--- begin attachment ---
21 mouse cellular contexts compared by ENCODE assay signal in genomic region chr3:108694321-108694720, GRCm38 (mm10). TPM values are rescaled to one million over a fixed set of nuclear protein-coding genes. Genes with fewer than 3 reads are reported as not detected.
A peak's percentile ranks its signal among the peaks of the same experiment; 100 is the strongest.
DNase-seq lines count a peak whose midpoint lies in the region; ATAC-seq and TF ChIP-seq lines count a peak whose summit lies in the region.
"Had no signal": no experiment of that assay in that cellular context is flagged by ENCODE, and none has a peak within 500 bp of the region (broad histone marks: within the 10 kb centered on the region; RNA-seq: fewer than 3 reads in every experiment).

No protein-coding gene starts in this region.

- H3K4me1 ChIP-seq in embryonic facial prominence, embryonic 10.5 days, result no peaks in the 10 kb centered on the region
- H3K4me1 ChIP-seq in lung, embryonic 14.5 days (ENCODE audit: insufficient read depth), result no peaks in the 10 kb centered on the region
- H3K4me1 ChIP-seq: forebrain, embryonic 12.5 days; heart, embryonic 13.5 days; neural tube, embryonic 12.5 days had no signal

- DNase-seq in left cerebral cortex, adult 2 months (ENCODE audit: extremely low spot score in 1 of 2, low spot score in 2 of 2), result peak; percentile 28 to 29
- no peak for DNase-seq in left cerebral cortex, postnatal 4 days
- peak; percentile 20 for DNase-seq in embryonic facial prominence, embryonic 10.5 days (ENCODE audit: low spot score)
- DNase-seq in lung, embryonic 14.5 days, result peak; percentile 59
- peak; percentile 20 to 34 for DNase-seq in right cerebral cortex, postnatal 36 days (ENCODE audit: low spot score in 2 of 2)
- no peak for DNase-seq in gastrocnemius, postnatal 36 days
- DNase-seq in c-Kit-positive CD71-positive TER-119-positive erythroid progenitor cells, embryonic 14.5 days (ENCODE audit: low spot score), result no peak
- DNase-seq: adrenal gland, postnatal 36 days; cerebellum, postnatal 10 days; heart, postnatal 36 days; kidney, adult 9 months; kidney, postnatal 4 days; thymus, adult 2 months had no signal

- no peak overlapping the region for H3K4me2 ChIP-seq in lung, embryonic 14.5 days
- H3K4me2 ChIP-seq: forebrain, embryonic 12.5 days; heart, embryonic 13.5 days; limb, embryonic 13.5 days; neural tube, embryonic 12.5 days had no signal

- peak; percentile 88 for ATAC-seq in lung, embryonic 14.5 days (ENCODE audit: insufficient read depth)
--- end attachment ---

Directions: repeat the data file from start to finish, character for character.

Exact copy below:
21 mouse cellular contexts compared by ENCODE assay signal in genomic region chr3:108694321-108694720, GRCm38 (mm10). TPM values are rescaled to one million over a fixed set of nuclear protein-coding genes. Genes with fewer than 3 reads are reported as not detected.
A peak's percentile ranks its signal among the peaks of the same experiment; 100 is the strongest.
DNase-seq lines count a peak whose midpoint lies in the region; ATAC-seq and TF ChIP-seq lines count a peak whose summit lies in the region.
"Had no signal": no experiment of that assay in that cellular context is flagged by ENCODE, and none has a peak within 500 bp of the region (broad histone marks: within the 10 kb centered on the region; RNA-seq: fewer than 3 reads in every experiment).

No protein-coding gene starts in this region.

- H3K4me1 ChIP-seq in embryonic facial prominence, embryonic 10.5 days, result no peaks in the 10 kb centered on the region
- H3K4me1 ChIP-seq in lung, embryonic 14.5 days (ENCODE audit: insufficient read depth), result no peaks in the 10 kb centered on the region
- H3K4me1 ChIP-seq: forebrain, embryonic 12.5 days; heart, embryonic 13.5 days; neural tube, embryonic 12.5 days had no signal

- DNase-seq in left cerebral cortex, adult 2 months (ENCODE audit: extremely low spot score in 1 of 2, low spot score in 2 of 2), result peak; percentile 28 to 29
- no peak for DNase-seq in left cerebral cortex, postnatal 4 days
- peak; percentile 20 for DNase-seq in embryonic facial prominence, embryonic 10.5 days (ENCODE audit: low spot score)
- DNase-seq in lung, embryonic 14.5 days, result peak; percentile 59
- peak; percentile 20 to 34 for DNase-seq in right cerebral cortex, postnatal 36 days (ENCODE audit: low spot score in 2 of 2)
- no peak for DNase-seq in gastrocnemius, postnatal 36 days
- DNase-seq in c-Kit-positive CD71-positive TER-119-positive erythroid progenitor cells, embryonic 14.5 days (ENCODE audit: low spot score), result no peak
- DNase-seq: adrenal gland, postnatal 36 days; cerebellum, postnatal 10 days; heart, postnatal 36 days; kidney, adult 9 months; kidney, postnatal 4 days; thymus, adult 2 months had no signal

- no peak overlapping the region for H3K4me2 ChIP-seq in lung, embryonic 14.5 days
- H3K4me2 ChIP-seq: forebrain, embryonic 12.5 days; heart, embryonic 13.5 days; limb, embryonic 13.5 days; neural tube, embryonic 12.5 days had no signal

- peak; percentile 88 for ATAC-seq in lung, embryonic 14.5 days (ENCODE audit: insufficient read depth)